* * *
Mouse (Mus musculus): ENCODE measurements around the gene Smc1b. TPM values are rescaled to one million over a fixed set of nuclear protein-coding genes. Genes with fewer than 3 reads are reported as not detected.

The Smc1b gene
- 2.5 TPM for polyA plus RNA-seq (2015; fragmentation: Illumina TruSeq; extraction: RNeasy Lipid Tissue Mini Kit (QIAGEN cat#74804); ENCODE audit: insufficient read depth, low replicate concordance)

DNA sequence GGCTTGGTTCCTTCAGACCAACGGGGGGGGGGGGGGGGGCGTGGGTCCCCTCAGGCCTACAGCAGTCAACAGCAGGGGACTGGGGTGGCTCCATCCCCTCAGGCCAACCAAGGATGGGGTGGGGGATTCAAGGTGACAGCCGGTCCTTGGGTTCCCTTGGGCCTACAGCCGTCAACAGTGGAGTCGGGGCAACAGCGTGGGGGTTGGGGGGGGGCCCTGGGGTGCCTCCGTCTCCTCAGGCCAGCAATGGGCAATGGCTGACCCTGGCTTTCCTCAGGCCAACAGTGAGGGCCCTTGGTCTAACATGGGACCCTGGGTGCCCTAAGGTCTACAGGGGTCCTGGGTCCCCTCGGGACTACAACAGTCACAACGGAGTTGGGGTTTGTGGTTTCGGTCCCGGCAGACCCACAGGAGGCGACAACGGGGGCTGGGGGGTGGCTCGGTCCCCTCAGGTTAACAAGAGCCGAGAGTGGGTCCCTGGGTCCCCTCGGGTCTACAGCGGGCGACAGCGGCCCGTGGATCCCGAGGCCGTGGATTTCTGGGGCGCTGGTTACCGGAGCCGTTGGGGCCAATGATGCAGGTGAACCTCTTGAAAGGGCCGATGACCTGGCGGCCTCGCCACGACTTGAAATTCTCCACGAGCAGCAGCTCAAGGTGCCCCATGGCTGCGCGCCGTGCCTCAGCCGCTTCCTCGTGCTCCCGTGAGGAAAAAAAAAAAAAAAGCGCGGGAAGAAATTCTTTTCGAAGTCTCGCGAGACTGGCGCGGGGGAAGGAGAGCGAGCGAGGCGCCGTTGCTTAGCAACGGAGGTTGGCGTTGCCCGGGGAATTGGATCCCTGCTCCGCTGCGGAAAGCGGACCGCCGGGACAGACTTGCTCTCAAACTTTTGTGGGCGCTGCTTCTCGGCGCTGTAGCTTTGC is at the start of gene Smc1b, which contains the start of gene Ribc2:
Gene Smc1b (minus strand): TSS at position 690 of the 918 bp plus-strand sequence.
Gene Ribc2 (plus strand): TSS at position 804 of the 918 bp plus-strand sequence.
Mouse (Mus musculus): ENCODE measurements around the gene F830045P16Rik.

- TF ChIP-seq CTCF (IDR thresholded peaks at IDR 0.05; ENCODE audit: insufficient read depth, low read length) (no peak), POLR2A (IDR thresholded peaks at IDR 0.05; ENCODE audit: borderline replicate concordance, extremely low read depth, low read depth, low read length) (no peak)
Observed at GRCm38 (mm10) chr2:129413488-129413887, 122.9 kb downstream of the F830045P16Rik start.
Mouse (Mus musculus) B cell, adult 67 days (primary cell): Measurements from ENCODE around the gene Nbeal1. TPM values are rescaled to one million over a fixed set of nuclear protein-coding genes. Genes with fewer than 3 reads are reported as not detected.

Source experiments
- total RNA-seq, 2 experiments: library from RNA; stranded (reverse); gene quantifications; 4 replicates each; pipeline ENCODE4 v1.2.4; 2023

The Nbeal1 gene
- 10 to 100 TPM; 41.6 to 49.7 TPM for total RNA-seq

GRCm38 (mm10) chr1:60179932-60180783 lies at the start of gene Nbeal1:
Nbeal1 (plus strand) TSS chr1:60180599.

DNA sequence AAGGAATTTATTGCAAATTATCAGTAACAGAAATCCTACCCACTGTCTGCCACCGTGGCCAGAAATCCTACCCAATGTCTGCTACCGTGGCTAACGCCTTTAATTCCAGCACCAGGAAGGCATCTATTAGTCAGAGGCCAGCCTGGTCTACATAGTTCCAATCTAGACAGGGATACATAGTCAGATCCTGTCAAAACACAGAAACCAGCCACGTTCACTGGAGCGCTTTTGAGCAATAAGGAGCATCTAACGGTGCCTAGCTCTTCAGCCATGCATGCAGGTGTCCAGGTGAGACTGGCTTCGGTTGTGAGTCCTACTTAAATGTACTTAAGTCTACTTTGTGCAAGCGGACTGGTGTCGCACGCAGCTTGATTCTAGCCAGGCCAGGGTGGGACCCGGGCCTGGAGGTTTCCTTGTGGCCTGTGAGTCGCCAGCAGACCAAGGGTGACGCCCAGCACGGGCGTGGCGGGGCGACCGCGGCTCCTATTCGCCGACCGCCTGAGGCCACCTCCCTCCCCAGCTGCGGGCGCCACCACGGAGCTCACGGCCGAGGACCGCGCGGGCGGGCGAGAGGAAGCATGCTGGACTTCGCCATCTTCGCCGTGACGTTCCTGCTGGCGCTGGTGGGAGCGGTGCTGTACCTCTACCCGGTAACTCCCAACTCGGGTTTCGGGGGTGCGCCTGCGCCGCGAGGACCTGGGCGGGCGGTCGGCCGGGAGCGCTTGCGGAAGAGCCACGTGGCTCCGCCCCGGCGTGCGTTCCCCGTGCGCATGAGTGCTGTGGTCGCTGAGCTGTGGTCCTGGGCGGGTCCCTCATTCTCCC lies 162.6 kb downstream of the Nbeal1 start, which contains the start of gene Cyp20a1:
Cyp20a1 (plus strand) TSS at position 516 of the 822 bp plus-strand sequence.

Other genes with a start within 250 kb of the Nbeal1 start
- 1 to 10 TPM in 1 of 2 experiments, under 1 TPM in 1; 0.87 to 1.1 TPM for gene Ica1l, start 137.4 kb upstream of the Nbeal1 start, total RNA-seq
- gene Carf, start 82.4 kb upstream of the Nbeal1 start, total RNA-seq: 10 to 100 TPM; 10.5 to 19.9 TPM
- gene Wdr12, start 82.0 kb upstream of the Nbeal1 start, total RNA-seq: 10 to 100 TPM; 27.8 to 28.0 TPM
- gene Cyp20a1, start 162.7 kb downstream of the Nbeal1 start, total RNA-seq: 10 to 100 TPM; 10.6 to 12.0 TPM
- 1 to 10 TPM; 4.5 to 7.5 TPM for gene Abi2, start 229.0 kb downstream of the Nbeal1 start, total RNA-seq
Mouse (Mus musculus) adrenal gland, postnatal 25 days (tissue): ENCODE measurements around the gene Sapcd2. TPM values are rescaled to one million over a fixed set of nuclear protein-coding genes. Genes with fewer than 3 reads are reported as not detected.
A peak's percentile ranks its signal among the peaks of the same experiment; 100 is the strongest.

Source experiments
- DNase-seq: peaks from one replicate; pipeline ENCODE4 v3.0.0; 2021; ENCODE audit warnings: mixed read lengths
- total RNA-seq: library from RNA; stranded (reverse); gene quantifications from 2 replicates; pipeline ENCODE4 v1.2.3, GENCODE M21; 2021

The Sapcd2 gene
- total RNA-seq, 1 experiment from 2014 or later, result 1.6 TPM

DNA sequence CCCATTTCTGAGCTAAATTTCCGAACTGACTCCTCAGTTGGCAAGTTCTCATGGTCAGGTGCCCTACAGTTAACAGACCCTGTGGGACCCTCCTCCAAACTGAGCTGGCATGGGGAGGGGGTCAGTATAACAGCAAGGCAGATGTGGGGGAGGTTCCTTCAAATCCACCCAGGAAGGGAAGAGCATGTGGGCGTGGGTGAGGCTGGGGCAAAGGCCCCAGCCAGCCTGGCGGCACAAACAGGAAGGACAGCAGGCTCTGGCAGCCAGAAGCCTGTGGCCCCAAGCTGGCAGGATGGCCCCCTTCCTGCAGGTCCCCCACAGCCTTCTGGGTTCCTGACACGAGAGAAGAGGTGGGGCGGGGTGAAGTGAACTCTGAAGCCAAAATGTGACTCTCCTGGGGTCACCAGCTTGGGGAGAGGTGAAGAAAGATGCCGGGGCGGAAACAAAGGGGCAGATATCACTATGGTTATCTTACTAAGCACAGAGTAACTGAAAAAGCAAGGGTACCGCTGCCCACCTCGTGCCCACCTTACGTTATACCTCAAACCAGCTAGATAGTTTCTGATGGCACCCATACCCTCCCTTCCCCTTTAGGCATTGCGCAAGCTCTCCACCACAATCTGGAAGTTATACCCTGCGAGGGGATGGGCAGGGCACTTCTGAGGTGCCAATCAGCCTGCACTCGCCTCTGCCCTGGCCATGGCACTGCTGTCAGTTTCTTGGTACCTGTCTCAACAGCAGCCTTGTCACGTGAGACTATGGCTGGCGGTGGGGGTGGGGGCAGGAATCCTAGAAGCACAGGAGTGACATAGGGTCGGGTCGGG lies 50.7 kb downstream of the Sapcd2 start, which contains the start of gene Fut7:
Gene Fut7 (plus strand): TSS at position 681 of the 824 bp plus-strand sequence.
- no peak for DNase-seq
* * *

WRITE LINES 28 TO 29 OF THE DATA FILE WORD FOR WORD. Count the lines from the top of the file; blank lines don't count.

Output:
- DNase-seq: peaks from one replicate; pipeline ENCODE4 v3.0.0; 2021; ENCODE audit warnings: mixed read lengths
- total RNA-seq: library from RNA; stranded (reverse); gene quantifications from 2 replicates; pipeline ENCODE4 v1.2.3, GENCODE M21; 2021